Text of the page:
A ‘satnav’ is now a ‘must have’ in the purchase of a new vehicle, even though stories proliferate of the errors the ‘eye in the sky’ can make.
Sometimes, of course, the error is a human one.
One such error was reported last week, from a school in East Yorkshire.
Staff at the school were astonished when a busload of Zulu performers turned up at the school gates one morning with the question ’Is this London?’ The dancing troupe, known as ‘Lions of Zululand’ were due to perform at St. Ann’s School for children with learning difficulties in West London.
Since a wrong postcode was punched into the satnav, the group ended up 200 miles away at St. Anne’s Community Special School in Welton. Having spent over three hours getting there, the group of nine dancers proved true troupers, and put on a free show.
The children, normally inattentive, were glued to the performance for an hour.
Human errors of that order aside, the modern satnav helps me hold fast to the reality of answered prayer.
We often feel that God could not possibly attend to the prayers addressed to him, let alone answer them. But that is to mistake the greatness of God. If the greatness of the ocean enables it to fill each creek and bay, might not the greatness of God enable Him to attend to our needs? Besides, if a satellite orbiting in space can give guidance to my vehicle, why should I not believe that an omnipotent creator should care intimately for his creatures?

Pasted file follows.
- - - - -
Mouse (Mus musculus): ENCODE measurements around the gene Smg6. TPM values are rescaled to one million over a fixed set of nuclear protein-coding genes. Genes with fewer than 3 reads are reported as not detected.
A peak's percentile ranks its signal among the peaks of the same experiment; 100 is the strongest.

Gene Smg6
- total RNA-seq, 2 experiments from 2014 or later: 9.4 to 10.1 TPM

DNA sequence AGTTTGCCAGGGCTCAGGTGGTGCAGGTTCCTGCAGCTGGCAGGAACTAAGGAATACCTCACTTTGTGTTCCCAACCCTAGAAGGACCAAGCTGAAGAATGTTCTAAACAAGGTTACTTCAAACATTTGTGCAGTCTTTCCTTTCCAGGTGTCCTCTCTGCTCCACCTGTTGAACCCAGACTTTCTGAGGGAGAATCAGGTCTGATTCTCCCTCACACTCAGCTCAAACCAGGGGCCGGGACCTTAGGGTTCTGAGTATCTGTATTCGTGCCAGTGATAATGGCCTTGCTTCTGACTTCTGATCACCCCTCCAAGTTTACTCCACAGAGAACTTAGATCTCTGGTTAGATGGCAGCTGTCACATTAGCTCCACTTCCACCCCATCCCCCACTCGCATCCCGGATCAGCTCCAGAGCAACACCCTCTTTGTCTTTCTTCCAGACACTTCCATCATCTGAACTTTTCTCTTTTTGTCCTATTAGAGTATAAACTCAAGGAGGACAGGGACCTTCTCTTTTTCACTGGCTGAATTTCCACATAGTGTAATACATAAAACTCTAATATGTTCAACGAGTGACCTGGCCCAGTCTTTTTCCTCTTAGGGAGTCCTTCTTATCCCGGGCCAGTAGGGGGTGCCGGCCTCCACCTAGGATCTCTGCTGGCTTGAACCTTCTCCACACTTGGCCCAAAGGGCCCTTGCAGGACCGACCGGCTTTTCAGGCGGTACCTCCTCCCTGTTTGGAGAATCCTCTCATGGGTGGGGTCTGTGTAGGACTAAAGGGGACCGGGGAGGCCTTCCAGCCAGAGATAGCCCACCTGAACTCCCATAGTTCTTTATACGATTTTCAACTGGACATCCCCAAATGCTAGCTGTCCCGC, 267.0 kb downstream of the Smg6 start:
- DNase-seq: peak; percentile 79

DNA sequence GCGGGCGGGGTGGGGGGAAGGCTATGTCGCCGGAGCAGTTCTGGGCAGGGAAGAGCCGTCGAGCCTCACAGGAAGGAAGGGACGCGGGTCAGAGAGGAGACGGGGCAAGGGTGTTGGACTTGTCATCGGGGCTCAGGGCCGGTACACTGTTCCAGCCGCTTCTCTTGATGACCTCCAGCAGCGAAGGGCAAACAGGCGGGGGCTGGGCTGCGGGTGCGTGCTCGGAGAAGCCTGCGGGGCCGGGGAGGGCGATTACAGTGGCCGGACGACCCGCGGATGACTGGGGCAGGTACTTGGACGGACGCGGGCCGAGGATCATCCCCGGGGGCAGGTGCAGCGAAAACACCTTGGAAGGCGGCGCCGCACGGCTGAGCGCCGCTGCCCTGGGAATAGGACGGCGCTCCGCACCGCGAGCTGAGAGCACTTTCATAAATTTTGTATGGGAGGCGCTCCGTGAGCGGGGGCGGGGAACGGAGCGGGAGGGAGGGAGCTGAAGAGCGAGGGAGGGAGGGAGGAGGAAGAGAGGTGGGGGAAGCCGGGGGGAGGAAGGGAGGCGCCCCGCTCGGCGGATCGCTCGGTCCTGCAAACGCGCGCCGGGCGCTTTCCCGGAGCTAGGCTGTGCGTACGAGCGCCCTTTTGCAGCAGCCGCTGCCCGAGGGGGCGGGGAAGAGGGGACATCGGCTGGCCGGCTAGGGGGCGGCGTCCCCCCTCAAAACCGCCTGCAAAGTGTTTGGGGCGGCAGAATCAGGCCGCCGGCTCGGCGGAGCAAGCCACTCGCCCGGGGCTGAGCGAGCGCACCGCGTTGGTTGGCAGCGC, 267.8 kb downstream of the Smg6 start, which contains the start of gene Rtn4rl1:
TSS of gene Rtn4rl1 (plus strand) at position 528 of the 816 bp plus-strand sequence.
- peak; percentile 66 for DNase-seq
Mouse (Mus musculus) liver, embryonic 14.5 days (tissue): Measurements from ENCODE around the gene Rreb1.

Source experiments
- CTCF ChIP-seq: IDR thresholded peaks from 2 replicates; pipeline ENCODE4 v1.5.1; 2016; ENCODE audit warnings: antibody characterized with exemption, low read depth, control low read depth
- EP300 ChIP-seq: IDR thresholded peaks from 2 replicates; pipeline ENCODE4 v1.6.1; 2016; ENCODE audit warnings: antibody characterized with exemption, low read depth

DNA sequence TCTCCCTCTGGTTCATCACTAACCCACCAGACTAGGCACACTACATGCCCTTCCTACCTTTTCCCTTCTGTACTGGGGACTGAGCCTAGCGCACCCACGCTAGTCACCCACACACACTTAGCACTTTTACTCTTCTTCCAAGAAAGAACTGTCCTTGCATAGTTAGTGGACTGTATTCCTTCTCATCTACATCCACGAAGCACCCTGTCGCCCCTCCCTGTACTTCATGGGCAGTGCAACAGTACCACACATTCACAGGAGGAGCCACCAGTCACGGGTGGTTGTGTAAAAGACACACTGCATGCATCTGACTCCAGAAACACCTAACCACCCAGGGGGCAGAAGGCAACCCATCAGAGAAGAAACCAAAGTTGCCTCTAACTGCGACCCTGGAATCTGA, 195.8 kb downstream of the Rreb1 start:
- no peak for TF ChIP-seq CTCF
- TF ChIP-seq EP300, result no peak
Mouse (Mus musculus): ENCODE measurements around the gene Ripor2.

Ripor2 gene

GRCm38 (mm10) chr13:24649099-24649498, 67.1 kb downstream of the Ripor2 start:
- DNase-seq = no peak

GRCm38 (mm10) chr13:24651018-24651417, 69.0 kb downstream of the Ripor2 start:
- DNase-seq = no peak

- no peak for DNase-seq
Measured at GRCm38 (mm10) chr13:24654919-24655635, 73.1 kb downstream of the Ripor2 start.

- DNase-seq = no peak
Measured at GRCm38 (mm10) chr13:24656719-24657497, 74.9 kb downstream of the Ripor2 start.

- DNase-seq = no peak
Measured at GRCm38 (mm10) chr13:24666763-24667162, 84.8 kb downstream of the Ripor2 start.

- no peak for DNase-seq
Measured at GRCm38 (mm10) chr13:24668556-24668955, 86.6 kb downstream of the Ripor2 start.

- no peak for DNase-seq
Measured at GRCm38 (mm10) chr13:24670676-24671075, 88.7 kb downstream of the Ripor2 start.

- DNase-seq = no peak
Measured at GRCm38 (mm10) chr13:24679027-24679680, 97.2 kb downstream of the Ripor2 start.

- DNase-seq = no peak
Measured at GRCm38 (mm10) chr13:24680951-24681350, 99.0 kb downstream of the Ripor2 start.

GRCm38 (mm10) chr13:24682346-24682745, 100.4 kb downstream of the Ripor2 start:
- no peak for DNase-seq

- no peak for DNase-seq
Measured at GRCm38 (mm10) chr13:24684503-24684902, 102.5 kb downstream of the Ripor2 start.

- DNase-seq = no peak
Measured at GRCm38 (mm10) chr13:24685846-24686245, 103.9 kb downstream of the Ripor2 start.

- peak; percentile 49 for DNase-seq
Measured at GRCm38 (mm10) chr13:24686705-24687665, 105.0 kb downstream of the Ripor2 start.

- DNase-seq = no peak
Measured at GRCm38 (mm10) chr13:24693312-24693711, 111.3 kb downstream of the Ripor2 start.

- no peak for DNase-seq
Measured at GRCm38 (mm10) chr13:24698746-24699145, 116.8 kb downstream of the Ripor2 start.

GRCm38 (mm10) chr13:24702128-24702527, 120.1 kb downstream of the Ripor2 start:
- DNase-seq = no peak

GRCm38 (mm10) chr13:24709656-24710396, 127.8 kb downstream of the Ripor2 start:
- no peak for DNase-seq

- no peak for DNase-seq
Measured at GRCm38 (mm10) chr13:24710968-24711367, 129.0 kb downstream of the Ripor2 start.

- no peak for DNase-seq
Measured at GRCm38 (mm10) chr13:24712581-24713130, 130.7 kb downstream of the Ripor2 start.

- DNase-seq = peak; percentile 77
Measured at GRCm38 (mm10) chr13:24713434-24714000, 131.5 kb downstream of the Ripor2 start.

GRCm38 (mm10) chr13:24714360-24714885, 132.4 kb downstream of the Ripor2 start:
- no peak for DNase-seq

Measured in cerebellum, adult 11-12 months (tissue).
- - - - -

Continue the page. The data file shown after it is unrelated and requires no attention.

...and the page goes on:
Some decades ago, the American publisher Sam McClure was down to his last cent, and facing bankruptcy as he sought to launch a new magazine. He fell on his knees on his office floor and begged for help, and before the day was done the help had come.
An Englishman, who was a mere acquaintance, walked into his office and said, ‘McClure, I believe in you and your magazine’, and set $1,000 on the table. The Englishman was Arthur Conan Doyle, creator of ‘Sherlock Holmes’ and the $1,000 was the proceeds of an American our which he had just completed, and which, if truth be told, he could ill afford. Doyle was simply obeying a strange impulse he was feeling to take the money to McClure, although he knew nothing of the latter’s immediate need. Both men was later to verify the story independently, and the set it down as an astonishing example of the reality of answered prayer.